This entry was posted on Monday, October 15th, 2007 at 12:00 am and is filed under Transportation. You can follow any responses to this entry through the RSS 2.0 feed. You can leave a response, or trackback from your own site.

posted from the Antiplanner by Randal O’Toole

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  • John Fairplay

    An interesting sociology study would be to place a person on Portland’s bridges and count the actual number of people who bicycle across in the winter months. Portland claims 10,000 people ride across these bridges every day – which is obviously nonsense. Like MAX ridership figures, these numbers are simply pulled out of thin air because they sound impressive.

    More interesting would be to determine the distance so-called “bicycle commuters” actually travel. For instance, a “bicycle commuter” traveling from the Pearl District to a job in Northwest Portland might travel 10 blocks – hardly an impressive accomplishment.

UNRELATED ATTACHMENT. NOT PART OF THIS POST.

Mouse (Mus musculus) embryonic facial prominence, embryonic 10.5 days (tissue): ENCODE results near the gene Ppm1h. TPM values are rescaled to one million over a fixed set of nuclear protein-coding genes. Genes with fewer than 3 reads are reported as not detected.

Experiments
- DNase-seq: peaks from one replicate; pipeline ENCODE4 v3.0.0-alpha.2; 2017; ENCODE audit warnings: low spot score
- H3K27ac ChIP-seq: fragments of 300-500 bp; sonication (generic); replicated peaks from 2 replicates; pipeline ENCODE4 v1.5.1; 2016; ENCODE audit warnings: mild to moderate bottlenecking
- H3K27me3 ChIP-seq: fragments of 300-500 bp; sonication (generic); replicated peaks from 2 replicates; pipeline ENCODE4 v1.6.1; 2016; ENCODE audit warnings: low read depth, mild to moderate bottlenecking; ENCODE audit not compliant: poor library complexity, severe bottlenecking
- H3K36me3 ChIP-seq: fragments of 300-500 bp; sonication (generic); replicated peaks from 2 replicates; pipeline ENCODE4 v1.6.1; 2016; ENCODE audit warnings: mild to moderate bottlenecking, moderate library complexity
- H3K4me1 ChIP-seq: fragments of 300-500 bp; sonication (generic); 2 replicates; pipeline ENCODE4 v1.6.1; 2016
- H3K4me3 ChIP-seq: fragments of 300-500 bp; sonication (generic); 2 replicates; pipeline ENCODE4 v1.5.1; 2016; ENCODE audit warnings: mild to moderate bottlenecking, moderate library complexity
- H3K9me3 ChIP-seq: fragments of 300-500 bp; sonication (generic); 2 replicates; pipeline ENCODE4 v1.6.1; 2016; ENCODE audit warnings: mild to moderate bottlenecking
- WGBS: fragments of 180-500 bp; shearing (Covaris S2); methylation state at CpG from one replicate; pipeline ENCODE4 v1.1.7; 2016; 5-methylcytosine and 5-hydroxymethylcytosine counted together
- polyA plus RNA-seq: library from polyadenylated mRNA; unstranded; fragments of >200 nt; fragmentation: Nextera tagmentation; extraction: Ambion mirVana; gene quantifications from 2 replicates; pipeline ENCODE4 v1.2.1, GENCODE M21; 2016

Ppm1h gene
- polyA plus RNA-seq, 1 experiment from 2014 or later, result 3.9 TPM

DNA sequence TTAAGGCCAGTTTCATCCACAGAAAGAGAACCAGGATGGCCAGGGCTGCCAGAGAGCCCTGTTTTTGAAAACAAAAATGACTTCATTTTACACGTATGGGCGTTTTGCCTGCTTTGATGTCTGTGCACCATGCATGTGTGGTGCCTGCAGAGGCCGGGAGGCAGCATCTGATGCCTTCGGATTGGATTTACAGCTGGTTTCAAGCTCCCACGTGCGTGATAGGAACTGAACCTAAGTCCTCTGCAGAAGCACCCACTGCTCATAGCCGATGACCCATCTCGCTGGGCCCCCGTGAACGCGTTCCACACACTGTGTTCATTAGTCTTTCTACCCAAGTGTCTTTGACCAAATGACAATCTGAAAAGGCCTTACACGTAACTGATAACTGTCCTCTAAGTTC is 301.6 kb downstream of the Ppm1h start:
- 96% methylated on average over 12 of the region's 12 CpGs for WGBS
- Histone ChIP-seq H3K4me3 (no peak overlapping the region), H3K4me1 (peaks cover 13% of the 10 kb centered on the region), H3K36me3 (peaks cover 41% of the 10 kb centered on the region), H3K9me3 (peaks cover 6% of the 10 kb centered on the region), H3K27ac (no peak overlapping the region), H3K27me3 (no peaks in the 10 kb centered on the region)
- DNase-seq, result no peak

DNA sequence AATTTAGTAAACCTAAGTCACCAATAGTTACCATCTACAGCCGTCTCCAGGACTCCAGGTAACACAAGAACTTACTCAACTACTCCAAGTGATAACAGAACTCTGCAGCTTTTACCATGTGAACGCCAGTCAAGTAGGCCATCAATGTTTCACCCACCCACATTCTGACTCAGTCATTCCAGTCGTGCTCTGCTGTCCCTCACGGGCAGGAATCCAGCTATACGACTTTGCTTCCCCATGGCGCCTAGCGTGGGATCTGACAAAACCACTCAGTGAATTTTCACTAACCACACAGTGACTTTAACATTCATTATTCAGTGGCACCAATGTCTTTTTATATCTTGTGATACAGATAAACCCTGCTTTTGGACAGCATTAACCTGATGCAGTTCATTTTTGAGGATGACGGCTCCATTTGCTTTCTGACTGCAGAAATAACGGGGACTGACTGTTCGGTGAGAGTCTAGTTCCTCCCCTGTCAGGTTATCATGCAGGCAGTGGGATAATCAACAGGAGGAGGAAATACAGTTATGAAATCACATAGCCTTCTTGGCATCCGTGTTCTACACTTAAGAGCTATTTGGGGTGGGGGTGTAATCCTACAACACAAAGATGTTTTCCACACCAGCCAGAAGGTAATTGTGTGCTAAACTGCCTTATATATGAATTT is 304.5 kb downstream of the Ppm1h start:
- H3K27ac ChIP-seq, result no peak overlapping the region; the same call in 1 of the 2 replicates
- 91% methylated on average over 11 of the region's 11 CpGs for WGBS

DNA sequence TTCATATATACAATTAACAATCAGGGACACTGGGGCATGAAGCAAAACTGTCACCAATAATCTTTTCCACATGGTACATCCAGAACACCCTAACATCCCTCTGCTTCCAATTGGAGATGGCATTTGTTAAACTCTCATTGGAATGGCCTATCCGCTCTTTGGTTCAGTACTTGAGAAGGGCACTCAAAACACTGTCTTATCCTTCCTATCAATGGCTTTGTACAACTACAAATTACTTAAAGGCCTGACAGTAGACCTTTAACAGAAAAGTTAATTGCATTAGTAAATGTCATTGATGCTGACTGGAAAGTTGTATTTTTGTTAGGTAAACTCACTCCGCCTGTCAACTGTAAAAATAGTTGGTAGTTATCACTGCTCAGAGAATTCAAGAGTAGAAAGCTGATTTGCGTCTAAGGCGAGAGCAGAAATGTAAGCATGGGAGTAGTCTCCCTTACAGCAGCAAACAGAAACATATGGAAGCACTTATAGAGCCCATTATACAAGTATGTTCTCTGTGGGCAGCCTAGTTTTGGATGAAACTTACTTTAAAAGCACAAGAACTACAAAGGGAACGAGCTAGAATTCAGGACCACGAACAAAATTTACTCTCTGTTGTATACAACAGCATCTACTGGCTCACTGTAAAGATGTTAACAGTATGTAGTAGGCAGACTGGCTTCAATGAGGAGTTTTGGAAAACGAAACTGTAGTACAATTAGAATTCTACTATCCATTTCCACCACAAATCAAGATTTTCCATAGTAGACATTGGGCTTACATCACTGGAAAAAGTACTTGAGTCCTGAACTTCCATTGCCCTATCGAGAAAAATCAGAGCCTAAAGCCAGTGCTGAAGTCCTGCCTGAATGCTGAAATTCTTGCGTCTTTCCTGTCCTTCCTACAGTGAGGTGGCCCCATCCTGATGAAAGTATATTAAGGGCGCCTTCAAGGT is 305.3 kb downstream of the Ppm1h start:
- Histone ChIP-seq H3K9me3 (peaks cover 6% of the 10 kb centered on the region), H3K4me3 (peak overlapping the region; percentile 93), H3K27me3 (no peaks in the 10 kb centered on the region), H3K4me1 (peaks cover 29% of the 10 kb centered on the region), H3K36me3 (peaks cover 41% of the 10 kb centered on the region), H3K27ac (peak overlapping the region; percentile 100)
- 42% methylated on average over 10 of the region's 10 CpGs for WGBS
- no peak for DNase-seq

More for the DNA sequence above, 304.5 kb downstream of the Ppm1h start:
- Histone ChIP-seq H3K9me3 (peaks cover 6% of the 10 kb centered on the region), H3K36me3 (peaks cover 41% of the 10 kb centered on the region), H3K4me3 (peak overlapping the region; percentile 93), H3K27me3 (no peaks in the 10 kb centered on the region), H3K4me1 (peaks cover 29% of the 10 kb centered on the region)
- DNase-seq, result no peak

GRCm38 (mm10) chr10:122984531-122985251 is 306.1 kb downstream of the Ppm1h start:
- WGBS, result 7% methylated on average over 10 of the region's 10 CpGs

Bicycles suffer the same problem as mass transit – they simply take too long to get anywhere if traveling more than short distances.

    • Anonymous


      There was a count of riders in 2001 during morning rush hour
      by people standing on thedowntown bridges.

      The April the numbers were underwhelming
      938 bike riders during the morning rush

      Sense the bike riders had no idea we were counting them,
      they could not ride in circles and skew the numbers.

  • jared

    Randall, you have a major underreporting problem. Of the 110,000 employees, how many do you think actually report every trip they take? Having worked on the Bike Commute Challenge, I can tell you that many employees just ignore it, and only a small segment of people in a large company know about it or bother to do it.

    And as an economist, aren’t you more interested in actual counts rather than self-reporting? And actual counts on bridges and elsewhere are skyrocketing.